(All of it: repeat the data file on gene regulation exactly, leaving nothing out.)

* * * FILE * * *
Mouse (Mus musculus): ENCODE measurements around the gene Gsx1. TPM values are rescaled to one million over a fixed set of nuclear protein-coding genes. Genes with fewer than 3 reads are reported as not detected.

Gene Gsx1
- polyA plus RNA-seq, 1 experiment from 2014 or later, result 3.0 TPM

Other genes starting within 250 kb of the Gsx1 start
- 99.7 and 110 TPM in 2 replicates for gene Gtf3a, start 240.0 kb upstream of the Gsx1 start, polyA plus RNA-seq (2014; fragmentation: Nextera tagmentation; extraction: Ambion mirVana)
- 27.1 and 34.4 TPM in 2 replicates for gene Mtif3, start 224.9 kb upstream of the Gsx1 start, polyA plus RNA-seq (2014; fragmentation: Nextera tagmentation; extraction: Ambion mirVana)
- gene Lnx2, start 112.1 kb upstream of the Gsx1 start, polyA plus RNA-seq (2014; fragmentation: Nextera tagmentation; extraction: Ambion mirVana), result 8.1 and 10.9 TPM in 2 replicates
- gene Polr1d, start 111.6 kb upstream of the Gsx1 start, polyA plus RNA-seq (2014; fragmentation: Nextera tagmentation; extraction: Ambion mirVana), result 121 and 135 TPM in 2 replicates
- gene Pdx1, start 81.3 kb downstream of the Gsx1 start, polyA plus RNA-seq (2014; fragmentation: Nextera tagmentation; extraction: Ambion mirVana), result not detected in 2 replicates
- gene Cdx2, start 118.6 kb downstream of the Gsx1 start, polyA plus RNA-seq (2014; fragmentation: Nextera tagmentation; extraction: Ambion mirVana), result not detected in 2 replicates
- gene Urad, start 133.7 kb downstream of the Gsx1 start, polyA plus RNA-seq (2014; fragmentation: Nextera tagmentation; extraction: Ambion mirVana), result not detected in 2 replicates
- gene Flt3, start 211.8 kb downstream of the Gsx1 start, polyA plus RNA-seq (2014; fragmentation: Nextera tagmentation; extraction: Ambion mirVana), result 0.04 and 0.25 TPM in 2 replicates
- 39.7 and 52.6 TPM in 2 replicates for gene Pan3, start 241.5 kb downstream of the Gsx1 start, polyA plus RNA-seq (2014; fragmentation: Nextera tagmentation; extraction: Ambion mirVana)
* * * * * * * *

Mouse (Mus musculus): ENCODE measurements around the gene Gsx1. TPM values are rescaled to one million over a fixed set of nuclear protein-coding genes. Genes with fewer than 3 reads are reported as not detected.

Gene Gsx1
- polyA plus RNA-seq, 1 experiment from 2014 or later, result 3.0 TPM

Other genes starting within 250 kb of the Gsx1 start
- 99.7 and 110 TPM in 2 replicates for gene Gtf3a, start 240.0 kb upstream of the Gsx1 start, polyA plus RNA-seq (2014; fragmentation: Nextera tagmentation; extraction: Ambion mirVana)
- 27.1 and 34.4 TPM in 2 replicates for gene Mtif3, start 224.9 kb upstream of the Gsx1 start, polyA plus RNA-seq (2014; fragmentation: Nextera tagmentation; extraction: Ambion mirVana)
- gene Lnx2, start 112.1 kb upstream of the Gsx1 start, polyA plus RNA-seq (2014; fragmentation: Nextera tagmentation; extraction: Ambion mirVana), result 8.1 and 10.9 TPM in 2 replicates
- gene Polr1d, start 111.6 kb upstream of the Gsx1 start, polyA plus RNA-seq (2014; fragmentation: Nextera tagmentation; extraction: Ambion mirVana), result 121 and 135 TPM in 2 replicates
- gene Pdx1, start 81.3 kb downstream of the Gsx1 start, polyA plus RNA-seq (2014; fragmentation: Nextera tagmentation; extraction: Ambion mirVana), result not detected in 2 replicates
- gene Cdx2, start 118.6 kb downstream of the Gsx1 start, polyA plus RNA-seq (2014; fragmentation: Nextera tagmentation; extraction: Ambion mirVana), result not detected in 2 replicates
- gene Urad, start 133.7 kb downstream of the Gsx1 start, polyA plus RNA-seq (2014; fragmentation: Nextera tagmentation; extraction: Ambion mirVana), result not detected in 2 replicates
- gene Flt3, start 211.8 kb downstream of the Gsx1 start, polyA plus RNA-seq (2014; fragmentation: Nextera tagmentation; extraction: Ambion mirVana), result 0.04 and 0.25 TPM in 2 replicates
- 39.7 and 52.6 TPM in 2 replicates for gene Pan3, start 241.5 kb downstream of the Gsx1 start, polyA plus RNA-seq (2014; fragmentation: Nextera tagmentation; extraction: Ambion mirVana)